Throughout his career he has devoted himself to making politically correct noises while fighting his departmental corner with ferocity - but critics say that he has done so because he lacks the vision and conviction needed to define his own policies. 'Quite simply, it is hard to tell what Malcolm stands for,' according to a Scottish Labour MP who has known him since university days.
This week has been a lost opportunity of a characteristic Rifkind type. His negative tactic so far has been to use the threat of a defence review to ward off the Treasury axemen. A more imaginative political animal would surely have seized the time to ditch Options for Change, the more muted exercise initiated by his predecesor, Tom King, and to produce his own alternative. After all, Mr King's document is, critics argue, a limited, outdated and over-optimistic product of the Gorbachev, 'peace dividend' era, designed to spread the pain of defence cuts evenly. Given this golden opportunity to define his own defence agenda, Mr Rifkind has, apparently, ducked it.
Of course, the Rifkind style has its political advantages. The last thing the Prime Minister wants at the moment is a fundamental examination of defence matters. Given the size of the Conservative majority in the Commons and the restive mood on the backbenches, such an exercise would constitute an invitation to the internationalists in his party, not merely the right, to cut up rough.
So defence may well be let off lightly - and Mr Rifkind will be able to claim the credit. But, what does he really think about this country's future defence posture?
Mr Rifkind has an uncanny ability to frustrate friends and enemies alike with his ambiguity and equivocation. One version of the case against him is developed by Baroness Thatcher in The Downing Street Years. She concentrates on his period as Secretary of State at the Scottish Office, where she claims he employed the public rhetoric of Thatcherism while seeking to undermine government policy, and lobbying for every possible subsidy and concession for Scotland.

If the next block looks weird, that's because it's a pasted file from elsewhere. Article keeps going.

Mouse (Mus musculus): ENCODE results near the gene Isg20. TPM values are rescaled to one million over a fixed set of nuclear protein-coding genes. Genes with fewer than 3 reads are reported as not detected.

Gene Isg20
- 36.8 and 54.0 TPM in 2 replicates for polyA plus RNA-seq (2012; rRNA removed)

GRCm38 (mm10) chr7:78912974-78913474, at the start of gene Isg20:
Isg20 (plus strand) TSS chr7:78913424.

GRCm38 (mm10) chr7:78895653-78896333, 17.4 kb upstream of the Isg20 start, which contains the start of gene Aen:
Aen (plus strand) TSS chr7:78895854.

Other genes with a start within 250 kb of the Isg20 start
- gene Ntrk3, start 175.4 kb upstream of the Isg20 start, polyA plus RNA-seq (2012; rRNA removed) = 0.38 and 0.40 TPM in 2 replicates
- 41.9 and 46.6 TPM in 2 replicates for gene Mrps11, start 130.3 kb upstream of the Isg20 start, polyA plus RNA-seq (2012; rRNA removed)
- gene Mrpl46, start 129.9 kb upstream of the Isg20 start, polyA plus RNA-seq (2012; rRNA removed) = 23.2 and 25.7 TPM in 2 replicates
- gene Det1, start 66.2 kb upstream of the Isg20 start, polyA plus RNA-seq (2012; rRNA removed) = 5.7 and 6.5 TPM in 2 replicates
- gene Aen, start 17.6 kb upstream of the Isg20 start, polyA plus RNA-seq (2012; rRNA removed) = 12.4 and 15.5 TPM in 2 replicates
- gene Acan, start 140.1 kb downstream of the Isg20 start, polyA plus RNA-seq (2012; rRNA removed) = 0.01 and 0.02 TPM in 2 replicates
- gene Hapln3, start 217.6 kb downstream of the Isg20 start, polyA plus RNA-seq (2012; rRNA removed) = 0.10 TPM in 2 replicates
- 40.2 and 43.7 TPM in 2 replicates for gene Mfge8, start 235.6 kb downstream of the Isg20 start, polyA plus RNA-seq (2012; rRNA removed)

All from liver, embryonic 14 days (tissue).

For example, he struggled against Downing Street to protect the uneconomic Ravenscraig steel works and to ensure that the Forestry Commission remained in public ownership. As Lady Thatcher puts it: 'Nor (as Secretary of State for Scotland) did he implement the radical Thatcherite approach he publicly espoused; for espouse it he certainly did.' She simply could not understand how Mr Rifkind could speak her language and then slip off and do his own departmental thing.
Malcolm Leslie Rifkind was born in Edinburgh in 1946. His grandfather arrived in Scotland from Lithuania a century ago to escape the pogroms. Malcolm's father was one of five brothers and five sisters. That generation was financially pressed. The nine elder siblings had to club together to fund one of their number, the youngest, through university. A generation later, Malcolm and all his 18 cousins were in a position to go on to higher education.
A SCHOOLFRIEND recalls the strong Rifkind family ties. 'The Rifkind clan were a closely knit bunch. At weekends and on holidays I recall seeing them all - uncles and aunts, cousins, nephews and nieces - eating out together at the local Chinese restaurant.' This closeness continues to the present day: 'There always was a great emphasis among the Rifkinds on family - on learning and on self-advancement,' according to a relative.